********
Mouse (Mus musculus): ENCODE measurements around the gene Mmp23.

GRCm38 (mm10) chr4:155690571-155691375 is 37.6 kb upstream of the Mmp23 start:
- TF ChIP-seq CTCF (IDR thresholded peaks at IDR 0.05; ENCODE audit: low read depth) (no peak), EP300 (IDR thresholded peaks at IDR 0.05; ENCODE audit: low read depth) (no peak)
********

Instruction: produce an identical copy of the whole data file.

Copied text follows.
Mouse (Mus musculus): ENCODE measurements around the gene Mmp23.

GRCm38 (mm10) chr4:155690571-155691375 is 37.6 kb upstream of the Mmp23 start:
- TF ChIP-seq CTCF (IDR thresholded peaks at IDR 0.05; ENCODE audit: low read depth) (no peak), EP300 (IDR thresholded peaks at IDR 0.05; ENCODE audit: low read depth) (no peak)